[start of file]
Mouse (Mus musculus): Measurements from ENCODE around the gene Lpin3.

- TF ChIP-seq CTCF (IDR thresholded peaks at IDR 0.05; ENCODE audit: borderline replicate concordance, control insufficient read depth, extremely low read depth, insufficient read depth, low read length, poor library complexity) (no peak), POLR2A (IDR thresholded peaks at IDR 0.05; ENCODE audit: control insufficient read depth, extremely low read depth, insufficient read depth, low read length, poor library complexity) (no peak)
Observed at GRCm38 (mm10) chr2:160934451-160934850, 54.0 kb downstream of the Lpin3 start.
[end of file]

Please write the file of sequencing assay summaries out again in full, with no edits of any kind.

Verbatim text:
Mouse (Mus musculus): Measurements from ENCODE around the gene Lpin3.

- TF ChIP-seq CTCF (IDR thresholded peaks at IDR 0.05; ENCODE audit: borderline replicate concordance, control insufficient read depth, extremely low read depth, insufficient read depth, low read length, poor library complexity) (no peak), POLR2A (IDR thresholded peaks at IDR 0.05; ENCODE audit: control insufficient read depth, extremely low read depth, insufficient read depth, low read length, poor library complexity) (no peak)
Observed at GRCm38 (mm10) chr2:160934451-160934850, 54.0 kb downstream of the Lpin3 start.